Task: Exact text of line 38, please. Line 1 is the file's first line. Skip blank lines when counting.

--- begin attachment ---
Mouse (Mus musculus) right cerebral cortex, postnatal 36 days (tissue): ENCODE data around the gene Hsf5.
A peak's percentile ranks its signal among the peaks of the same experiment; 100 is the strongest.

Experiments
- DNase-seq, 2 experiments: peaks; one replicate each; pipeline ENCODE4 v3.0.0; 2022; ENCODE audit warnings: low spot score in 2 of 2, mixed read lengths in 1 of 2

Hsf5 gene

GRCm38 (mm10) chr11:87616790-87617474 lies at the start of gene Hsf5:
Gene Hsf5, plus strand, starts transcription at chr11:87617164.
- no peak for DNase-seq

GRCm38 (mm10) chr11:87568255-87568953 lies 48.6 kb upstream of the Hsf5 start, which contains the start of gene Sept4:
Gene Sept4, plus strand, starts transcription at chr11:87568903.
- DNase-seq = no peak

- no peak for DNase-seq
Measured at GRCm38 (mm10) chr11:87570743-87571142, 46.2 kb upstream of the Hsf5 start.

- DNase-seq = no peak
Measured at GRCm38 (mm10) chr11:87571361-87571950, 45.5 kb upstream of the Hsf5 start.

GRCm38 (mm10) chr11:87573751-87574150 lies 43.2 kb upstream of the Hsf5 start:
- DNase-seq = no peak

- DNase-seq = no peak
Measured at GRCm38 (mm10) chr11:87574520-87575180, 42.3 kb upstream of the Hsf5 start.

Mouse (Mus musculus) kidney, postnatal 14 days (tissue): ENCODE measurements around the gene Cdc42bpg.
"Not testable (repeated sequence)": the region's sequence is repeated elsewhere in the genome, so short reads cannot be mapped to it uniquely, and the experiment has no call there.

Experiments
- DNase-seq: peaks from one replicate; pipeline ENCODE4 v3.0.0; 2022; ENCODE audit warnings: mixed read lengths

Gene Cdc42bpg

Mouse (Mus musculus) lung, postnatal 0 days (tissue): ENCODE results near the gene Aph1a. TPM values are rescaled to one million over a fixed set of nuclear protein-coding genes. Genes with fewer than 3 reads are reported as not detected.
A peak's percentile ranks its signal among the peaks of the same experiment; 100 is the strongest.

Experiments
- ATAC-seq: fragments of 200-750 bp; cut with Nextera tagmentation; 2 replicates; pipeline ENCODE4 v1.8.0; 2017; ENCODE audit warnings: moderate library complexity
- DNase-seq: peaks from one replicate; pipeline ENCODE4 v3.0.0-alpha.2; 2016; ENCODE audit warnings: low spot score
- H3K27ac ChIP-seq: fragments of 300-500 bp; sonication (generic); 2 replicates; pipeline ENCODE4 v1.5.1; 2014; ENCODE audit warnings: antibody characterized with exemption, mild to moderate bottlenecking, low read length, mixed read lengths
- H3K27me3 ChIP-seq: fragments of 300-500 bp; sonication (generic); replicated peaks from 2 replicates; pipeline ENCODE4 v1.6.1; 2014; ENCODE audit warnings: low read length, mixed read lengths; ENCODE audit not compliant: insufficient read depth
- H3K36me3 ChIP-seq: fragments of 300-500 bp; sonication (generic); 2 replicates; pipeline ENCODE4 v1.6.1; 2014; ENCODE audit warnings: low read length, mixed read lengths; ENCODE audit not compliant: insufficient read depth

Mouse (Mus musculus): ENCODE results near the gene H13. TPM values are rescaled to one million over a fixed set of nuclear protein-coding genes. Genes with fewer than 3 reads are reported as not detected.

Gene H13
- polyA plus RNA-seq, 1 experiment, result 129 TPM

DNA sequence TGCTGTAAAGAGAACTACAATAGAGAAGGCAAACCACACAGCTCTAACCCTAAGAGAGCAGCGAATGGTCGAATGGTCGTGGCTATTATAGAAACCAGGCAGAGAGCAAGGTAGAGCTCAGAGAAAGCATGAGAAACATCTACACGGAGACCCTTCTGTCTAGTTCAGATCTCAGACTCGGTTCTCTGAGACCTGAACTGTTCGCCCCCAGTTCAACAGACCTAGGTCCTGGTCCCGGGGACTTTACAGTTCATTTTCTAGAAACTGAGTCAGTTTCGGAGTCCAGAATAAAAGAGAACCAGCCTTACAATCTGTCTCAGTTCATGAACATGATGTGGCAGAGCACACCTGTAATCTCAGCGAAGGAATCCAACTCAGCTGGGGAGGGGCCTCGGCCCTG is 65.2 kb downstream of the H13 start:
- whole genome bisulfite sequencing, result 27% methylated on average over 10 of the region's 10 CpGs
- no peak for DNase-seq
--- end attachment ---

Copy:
- no peak for DNase-seq